A teacher called members of the military 'the lowest of our low.' The video made people furious.

Flyovers were one of the many aspects of the military that high school teacher Gregory Salcido criticized in a rant that recently went viral.


By ELI ROSENBERG | The Washington Post | Published: January 30, 2018

Editor's note: The video embedded in this story contains profanity.

A teacher and city council member in a small town on the outskirts of Los Angeles became the subject of harsh criticism after a video of him criticizing the military was shared widely on the Internet.

Gregory Salcido, who works at a high school in Pico Rivera said in the video that members of the military fighting in Iraq and Afghanistan were "the lowest of the low," in a rant about how long the wars overseas have dragged on. The video was reportedly taken in the middle of a history class he was teaching.

"Because we have a bunch of dumbs—s over there," he said in the video. "Think about the people who you know who are over there. Your freaking stupid Uncle Louie or whatever. They're dumb(expletive). They're not like high level thinkers, they're not academic people, they're not intellectual people. They're the lowest of our low."

The video appears to have been surreptitiously recorded. It was published on Facebook by a woman who tagged the post from Connecticut, said the student who filmed it was a friend's son, and urged her followers to help her "make this go viral." It spread widely after it was picked up by conservative media outlets across the country. The person taking the video appears to be wearing a Marines sweatshirt.

"So, if you join the military, it's because you had no other options," he said. "It's because you didn't take care of business academically because your parents didn't love you enough to push you and then you didn't love yourself enough to push yourself."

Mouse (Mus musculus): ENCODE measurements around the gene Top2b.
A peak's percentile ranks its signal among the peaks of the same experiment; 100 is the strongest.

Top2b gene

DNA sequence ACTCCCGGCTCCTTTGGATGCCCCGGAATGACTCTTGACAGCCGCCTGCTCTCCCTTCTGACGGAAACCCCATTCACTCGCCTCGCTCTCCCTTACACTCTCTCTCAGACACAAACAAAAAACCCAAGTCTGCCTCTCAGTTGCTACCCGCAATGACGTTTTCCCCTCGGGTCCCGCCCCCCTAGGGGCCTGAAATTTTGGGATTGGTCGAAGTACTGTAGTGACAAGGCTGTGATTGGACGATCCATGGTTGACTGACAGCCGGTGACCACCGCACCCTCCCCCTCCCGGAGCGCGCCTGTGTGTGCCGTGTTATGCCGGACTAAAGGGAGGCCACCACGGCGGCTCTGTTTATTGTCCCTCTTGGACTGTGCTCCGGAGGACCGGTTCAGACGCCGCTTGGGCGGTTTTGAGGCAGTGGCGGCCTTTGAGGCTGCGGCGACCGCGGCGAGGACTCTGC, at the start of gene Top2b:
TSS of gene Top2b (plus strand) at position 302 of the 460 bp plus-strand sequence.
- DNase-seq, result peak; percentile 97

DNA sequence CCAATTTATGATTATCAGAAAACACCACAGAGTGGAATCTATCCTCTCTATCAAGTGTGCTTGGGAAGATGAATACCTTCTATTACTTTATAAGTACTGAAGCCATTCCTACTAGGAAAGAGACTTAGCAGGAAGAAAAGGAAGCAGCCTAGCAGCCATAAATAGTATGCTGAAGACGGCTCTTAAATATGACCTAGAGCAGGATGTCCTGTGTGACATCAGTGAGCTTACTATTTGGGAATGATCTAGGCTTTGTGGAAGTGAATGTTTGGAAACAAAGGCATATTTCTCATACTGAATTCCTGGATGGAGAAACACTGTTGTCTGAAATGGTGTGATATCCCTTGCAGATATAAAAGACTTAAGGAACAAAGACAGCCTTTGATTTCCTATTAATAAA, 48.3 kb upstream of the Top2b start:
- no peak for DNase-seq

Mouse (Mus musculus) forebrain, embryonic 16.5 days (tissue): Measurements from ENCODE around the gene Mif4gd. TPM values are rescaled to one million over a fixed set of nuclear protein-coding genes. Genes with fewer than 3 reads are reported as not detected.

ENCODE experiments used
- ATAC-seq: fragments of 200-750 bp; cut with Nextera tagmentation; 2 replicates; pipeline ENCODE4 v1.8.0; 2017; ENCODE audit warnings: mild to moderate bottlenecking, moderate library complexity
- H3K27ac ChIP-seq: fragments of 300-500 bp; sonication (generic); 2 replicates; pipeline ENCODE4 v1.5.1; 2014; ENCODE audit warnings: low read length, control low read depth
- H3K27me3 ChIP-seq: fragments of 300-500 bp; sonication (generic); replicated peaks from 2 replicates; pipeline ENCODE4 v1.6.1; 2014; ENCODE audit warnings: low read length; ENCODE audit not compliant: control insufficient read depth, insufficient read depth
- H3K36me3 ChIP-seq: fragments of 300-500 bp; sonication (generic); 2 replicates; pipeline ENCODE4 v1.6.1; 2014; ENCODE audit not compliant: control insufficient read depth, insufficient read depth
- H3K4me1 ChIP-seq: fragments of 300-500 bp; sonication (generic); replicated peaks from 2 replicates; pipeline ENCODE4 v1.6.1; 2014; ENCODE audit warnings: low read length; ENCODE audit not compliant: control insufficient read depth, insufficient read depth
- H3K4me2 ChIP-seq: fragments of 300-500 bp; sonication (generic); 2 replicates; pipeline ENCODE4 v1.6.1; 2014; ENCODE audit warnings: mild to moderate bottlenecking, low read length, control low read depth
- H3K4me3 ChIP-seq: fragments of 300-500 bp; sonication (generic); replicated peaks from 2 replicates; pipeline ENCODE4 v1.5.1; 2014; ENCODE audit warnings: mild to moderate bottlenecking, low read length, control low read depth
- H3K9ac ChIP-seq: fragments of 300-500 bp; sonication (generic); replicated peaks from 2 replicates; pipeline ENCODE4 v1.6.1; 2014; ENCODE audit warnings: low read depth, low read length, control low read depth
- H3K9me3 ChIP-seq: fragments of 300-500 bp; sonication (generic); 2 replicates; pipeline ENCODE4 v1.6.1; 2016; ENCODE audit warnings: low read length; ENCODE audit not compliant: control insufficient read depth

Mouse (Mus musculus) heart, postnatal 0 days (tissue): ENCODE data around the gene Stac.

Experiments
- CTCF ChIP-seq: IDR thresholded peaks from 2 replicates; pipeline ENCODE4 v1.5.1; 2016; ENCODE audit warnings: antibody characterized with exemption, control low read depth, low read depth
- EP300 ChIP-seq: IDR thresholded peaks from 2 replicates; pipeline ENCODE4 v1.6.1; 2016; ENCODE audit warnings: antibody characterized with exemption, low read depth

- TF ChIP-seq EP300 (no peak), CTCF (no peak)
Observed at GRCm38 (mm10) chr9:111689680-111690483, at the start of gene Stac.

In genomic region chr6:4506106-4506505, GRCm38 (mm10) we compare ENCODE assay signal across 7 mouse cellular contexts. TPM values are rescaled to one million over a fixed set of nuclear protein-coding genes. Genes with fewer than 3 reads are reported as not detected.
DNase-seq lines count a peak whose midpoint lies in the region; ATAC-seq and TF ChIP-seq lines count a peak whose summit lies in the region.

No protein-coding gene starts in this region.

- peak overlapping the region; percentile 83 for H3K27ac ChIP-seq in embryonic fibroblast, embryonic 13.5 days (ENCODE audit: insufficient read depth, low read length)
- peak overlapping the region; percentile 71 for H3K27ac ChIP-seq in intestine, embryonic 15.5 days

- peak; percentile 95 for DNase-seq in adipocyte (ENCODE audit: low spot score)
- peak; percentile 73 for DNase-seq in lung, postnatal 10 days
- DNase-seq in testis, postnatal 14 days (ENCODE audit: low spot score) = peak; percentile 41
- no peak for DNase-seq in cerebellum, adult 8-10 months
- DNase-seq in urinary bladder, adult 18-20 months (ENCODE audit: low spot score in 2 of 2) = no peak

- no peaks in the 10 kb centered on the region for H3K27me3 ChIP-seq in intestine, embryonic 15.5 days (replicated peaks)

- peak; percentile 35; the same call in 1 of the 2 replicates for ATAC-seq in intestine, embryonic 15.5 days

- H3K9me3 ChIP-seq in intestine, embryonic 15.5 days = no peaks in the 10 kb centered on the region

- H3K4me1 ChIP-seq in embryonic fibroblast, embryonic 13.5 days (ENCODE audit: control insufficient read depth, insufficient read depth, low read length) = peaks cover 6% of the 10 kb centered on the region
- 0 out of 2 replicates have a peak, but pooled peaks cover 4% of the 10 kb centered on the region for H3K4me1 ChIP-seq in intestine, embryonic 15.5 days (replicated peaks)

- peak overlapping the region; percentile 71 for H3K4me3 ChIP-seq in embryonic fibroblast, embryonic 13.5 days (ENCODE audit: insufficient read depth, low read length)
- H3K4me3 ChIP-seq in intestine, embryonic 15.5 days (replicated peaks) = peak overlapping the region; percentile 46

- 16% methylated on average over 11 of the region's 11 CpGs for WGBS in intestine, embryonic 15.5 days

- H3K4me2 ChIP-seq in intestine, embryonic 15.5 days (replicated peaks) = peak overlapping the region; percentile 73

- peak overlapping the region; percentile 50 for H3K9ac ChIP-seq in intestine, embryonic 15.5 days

Kimberlie Flauto tweeted "Help me make this go viral. My friends son was sporting his marine sweater while this liberal douche teacher rants about. . ."


Salcido spoke in loaded terms about the United States's foes, saying the military was losing to "dudes wearing freaking robes and chanclas (flip-flops)" in the Middle East.

"The data is in, we don't have a good military," he said. "We couldn't beat the Vietnamese. They're a bunch of people this freaking big throwing rice at us."

He also criticized military recruiters in public schools.

"It's a lie that our military is freaking bitching," he said. "Why after the national anthem do we have a killing machine fly over the freaking stadium? You know, the stealth bomber comes in. Everyone's all like, 'Yeah.' Like, 'That's what we kill people with, woo.' Why would that be something we celebrate?"

The video has now been viewed more than 6 million times, after it was picked up by Fox News, the Blaze and Breitbart, in addition to local news sites in California.

"I'm respectfully requesting a meeting with you @ArlingtonNatl Section 60, Grave 9927," wrote Karen Vaughn, whose son Aaron was killed in Afghanistan in 2011, to Salcido on Twitter. "I will pay all of your expenses. You and I should begin a conversation for the sake of all that's good."

"Instead of teaching the next generation how to read and write, many taxpayer-funded schools are teaching children how to hate America," conservative radio host Todd Starnes wrote on his show's website in a piece about the incident. "I salute this 17-year-old young man who boldly took a stand in his classroom by exposing his foul-mouthed, military-hating teacher. May God bless this great American patriot."